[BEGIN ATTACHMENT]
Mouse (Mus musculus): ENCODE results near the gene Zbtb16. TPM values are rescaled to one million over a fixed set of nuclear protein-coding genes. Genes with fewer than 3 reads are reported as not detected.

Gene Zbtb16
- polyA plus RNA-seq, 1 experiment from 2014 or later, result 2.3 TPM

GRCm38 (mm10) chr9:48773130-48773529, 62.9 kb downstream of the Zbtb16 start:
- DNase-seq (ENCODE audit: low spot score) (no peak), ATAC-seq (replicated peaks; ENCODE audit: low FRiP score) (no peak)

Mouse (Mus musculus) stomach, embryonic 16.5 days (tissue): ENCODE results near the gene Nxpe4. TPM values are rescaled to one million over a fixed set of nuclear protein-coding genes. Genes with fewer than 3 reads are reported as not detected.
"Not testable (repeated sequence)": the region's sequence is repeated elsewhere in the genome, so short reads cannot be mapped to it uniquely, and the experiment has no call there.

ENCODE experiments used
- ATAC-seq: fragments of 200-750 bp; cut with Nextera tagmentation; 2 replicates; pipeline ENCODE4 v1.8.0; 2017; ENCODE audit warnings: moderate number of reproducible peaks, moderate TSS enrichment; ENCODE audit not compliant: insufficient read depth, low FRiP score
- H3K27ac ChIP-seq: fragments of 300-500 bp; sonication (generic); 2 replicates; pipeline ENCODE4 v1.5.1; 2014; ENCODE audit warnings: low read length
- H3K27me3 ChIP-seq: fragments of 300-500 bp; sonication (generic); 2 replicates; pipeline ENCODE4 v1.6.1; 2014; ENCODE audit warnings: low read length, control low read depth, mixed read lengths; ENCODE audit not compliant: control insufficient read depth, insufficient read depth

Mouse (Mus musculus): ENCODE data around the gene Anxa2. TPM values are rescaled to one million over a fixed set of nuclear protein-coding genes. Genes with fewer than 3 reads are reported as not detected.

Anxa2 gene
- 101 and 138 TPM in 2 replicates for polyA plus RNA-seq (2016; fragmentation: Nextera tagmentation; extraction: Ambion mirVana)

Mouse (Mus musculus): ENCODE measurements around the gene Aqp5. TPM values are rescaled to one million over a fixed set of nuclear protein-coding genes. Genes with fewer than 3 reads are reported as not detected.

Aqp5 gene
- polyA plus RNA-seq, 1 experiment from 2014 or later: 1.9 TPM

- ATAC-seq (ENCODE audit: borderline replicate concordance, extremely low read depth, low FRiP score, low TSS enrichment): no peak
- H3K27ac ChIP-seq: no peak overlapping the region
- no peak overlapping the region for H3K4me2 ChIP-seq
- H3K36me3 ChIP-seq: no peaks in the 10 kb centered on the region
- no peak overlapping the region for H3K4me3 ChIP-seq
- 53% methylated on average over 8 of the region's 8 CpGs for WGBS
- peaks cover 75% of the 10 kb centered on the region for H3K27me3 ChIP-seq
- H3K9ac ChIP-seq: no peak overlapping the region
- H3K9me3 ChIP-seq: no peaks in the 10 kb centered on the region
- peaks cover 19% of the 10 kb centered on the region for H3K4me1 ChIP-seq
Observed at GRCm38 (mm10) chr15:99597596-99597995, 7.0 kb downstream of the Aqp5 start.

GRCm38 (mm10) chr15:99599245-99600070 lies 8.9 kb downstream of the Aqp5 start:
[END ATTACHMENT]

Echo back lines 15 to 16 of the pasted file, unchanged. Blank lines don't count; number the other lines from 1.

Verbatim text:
Mouse (Mus musculus): ENCODE measurements around the gene Aqp5. TPM values are rescaled to one million over a fixed set of nuclear protein-coding genes. Genes with fewer than 3 reads are reported as not detected.

Aqp5 gene